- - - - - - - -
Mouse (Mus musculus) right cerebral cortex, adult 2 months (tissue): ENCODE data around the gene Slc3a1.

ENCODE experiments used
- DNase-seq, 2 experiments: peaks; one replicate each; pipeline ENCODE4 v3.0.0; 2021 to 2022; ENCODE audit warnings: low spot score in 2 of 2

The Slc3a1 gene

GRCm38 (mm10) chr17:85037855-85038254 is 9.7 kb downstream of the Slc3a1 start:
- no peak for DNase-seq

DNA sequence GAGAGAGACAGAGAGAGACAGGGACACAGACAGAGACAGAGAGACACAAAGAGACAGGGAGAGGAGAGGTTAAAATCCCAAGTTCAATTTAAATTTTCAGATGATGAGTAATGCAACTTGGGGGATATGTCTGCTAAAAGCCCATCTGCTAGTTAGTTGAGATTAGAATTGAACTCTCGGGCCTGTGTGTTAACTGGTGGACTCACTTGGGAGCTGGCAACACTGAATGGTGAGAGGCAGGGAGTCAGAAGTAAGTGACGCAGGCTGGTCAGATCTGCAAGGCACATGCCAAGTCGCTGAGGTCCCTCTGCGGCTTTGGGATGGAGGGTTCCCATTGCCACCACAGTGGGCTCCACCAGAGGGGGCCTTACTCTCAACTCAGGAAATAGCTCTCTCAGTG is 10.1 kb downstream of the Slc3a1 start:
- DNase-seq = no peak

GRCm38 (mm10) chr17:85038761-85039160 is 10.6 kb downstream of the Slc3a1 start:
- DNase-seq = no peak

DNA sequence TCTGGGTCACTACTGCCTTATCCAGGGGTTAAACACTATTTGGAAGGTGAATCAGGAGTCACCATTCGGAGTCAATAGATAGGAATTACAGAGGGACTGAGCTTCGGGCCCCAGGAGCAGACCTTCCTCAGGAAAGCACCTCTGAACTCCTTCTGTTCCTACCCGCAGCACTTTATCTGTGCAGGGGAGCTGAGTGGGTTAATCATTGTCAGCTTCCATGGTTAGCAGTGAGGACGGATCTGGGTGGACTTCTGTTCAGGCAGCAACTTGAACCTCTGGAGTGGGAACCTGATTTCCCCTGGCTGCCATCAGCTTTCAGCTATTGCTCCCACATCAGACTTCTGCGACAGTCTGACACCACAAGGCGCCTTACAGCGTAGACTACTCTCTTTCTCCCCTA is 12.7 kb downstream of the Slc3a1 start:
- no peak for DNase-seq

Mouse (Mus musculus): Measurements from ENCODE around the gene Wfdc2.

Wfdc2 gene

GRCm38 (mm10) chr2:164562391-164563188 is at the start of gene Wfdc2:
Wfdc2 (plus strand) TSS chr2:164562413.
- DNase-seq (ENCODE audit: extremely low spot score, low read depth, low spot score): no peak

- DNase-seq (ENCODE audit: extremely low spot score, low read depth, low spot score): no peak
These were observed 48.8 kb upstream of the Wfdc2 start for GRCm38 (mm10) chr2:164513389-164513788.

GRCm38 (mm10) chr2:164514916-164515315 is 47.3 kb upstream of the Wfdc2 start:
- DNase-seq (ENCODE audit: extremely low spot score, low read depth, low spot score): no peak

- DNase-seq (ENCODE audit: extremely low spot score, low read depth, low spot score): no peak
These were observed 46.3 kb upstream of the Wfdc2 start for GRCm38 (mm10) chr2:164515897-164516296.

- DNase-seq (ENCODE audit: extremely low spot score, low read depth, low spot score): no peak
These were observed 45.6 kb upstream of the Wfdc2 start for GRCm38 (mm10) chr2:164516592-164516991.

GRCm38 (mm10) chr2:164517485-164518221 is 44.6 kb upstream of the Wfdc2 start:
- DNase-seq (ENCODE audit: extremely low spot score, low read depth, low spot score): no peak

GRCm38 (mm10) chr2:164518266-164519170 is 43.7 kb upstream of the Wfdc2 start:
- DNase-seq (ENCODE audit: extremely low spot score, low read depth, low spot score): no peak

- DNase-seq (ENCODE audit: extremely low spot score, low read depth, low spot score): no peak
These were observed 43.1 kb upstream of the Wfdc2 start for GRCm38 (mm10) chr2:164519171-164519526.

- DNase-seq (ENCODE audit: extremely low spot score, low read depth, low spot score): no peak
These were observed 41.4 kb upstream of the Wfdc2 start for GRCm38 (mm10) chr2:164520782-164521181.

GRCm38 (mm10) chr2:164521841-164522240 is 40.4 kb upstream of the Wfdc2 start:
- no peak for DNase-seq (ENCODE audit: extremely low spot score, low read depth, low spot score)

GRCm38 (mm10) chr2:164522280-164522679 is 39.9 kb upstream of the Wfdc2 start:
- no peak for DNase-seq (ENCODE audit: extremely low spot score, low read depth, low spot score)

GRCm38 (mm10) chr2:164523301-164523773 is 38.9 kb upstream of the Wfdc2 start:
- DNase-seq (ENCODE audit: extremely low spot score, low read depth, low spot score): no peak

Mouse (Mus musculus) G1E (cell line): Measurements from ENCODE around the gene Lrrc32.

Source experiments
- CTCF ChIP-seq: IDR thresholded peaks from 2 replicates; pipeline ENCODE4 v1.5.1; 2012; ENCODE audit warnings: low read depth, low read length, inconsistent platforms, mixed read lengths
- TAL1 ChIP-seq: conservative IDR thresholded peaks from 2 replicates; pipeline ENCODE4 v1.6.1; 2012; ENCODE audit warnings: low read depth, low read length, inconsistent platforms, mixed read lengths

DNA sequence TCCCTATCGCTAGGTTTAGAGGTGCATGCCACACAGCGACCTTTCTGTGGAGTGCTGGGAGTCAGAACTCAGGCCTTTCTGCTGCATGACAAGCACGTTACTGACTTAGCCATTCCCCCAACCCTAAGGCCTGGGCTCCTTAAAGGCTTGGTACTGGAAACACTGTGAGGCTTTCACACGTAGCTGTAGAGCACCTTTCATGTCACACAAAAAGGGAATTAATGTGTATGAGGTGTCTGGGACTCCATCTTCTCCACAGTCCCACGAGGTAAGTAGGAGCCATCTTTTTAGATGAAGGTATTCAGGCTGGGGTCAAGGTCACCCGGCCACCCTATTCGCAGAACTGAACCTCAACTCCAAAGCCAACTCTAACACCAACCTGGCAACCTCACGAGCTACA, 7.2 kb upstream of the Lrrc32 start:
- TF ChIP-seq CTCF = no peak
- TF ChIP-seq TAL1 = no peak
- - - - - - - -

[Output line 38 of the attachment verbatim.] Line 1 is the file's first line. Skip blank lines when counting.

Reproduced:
GRCm38 (mm10) chr2:164523301-164523773 is 38.9 kb upstream of the Wfdc2 start: